Kemper Crabb

Worship. Art. World.

A Few Observations On Worship And The Arts: Part Three

     We have seen in the first two parts of this article that worship is to be done primarily for the Pleasure of God, rather than for our own pleasure. We saw also that Evangelical Christians in America have largely lost this doctrine in the heat of the pursuit of their own pleasure, deforming the form and content of worship to elicit emotional, self-fixated good feelings with little or no thought given to forming the holiness in the worshipper that enables worship that truly pleases God. 

    This self-orientation amongst Evangelicals has led many to a strident selfishness that is a primary contributor to what have been termed the “worship wars,” a struggle over style or form of worship, rather than content (though content is frequently involved, especially when one realizes that style itself is a content…). 

    Most Evangelical churches have experienced this struggle in the years since the cultural upheavals of the 1960s and ‘70s (though it has been present, in generally less explosive fashion, throughout the Church’s history), which affected styles of artistic, fashion, architectural, and even inter-relational expression virtually across the board. When those from among the resultant counter-culture were converted to the Faith (mainly large numbers of younger people), they carried into the Church those speech, clothing, and musical fashions of the culture they were from, not unnaturally (or unreasonably) wanting to render praise to God in forms they knew and appreciated. They were also concerned to communicate the Christ they had come to love with those in the counter-culture who still were unconverted, once again utilizing the styles of expression they knew, which were also the styles those they were trying to communicate the Gospel to would know and respond to.

    The natural tendency of these young counter-cultural converts to want to worship in styles they loved and knew best was only encouraged by the young (and sometimes not-so-young) Christians who had been raised within the worship-culture of the Church, but who both were exposed to and adopted many of the stylistic practices of the counter-culture for themselves, both because they saw potential for Evangelism in them and/or because they understood and appreciated those stylistic expressions (this writer was himself a very young Christian in the early 1970s, in the first wave of what came to be called the Jesus Movement, who appreciated and adopted many of the stylistic expressions of the counter-culture, for both reasons of personal preference and for evangelism).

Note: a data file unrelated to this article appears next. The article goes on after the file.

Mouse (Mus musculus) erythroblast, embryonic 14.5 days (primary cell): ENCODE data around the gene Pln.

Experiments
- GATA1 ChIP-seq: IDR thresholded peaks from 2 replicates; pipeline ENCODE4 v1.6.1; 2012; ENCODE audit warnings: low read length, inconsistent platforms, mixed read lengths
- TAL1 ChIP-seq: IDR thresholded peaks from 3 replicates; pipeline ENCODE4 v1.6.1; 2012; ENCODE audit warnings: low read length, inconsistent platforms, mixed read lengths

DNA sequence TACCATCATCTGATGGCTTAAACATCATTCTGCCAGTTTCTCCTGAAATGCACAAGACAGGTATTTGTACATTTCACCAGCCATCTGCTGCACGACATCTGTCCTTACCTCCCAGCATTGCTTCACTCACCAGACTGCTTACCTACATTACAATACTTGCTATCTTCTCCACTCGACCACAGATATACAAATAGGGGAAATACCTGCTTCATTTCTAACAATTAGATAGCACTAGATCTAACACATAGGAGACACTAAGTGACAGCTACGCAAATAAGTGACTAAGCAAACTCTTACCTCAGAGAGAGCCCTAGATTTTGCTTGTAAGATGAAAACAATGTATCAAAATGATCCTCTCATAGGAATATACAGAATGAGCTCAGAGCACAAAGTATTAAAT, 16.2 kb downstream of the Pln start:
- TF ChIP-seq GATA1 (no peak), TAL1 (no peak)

However, a vast majority of the leadership and membership of the Evangelical churches which were receiving the young counter-cultural converts into their midst did not approve of the cultural expressions of the young converts. There were basically three reasons for this. The first was that they correctly understood that much of the ideology (the ideas) held by the leaders and primary spokesmen for the counter-culture of the 1960s and ‘70s was explicitly anti-Christian. How, they reasoned, can any form or style that comes out of a cultural movement so inherently pagan be any good (“ Can anything good come out of Nazareth?”)?

    This led to the second reason: a deficient theology of culture, which led many older Christians of the day to be blind to the culture-transforming power of the Gospel, especially in light of the Church’s centuries-long dominance of the Arts, which had only began to fade in the attention of the Evangelicals sixty or seventy years before (similar objections were raised, for instance, to motion pictures and the advent of television).

     The third (and generally the dominant) reason for most was that the older Christians, who didn’t have much contact with, and either didn’t understand or appreciate counter-cultural artistic expressions, were uncomfortable with, actively disliked, and resented the intrusion of the contemporary forms of worship into the enjoyment of their worship “comfort zones”.

    We will, Lord willing, continue this topic in next issue’s column.